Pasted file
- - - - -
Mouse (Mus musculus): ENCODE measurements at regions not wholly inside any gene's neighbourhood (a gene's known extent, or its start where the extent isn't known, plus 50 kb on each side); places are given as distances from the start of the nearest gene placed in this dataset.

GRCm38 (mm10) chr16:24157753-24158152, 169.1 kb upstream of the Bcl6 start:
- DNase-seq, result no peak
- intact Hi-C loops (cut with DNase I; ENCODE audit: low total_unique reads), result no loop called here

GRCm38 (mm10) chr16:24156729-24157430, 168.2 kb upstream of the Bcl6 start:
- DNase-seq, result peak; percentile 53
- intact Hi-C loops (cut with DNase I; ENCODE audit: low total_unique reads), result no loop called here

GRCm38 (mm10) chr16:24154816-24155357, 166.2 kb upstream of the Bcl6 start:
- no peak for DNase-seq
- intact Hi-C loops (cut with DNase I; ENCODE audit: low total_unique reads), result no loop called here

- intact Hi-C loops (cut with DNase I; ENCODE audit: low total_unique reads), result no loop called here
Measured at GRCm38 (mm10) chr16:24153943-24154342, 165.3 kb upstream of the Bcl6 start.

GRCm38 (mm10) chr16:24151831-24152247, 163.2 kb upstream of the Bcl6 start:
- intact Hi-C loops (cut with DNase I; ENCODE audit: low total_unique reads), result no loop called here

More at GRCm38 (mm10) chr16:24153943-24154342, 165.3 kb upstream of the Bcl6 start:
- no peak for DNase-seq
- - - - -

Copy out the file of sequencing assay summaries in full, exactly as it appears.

Mouse (Mus musculus): ENCODE measurements at regions not wholly inside any gene's neighbourhood (a gene's known extent, or its start where the extent isn't known, plus 50 kb on each side); places are given as distances from the start of the nearest gene placed in this dataset.

GRCm38 (mm10) chr16:24157753-24158152, 169.1 kb upstream of the Bcl6 start:
- DNase-seq, result no peak
- intact Hi-C loops (cut with DNase I; ENCODE audit: low total_unique reads), result no loop called here

GRCm38 (mm10) chr16:24156729-24157430, 168.2 kb upstream of the Bcl6 start:
- DNase-seq, result peak; percentile 53
- intact Hi-C loops (cut with DNase I; ENCODE audit: low total_unique reads), result no loop called here

GRCm38 (mm10) chr16:24154816-24155357, 166.2 kb upstream of the Bcl6 start:
- no peak for DNase-seq
- intact Hi-C loops (cut with DNase I; ENCODE audit: low total_unique reads), result no loop called here

- intact Hi-C loops (cut with DNase I; ENCODE audit: low total_unique reads), result no loop called here
Measured at GRCm38 (mm10) chr16:24153943-24154342, 165.3 kb upstream of the Bcl6 start.

GRCm38 (mm10) chr16:24151831-24152247, 163.2 kb upstream of the Bcl6 start:
- intact Hi-C loops (cut with DNase I; ENCODE audit: low total_unique reads), result no loop called here

More at GRCm38 (mm10) chr16:24153943-24154342, 165.3 kb upstream of the Bcl6 start:
- no peak for DNase-seq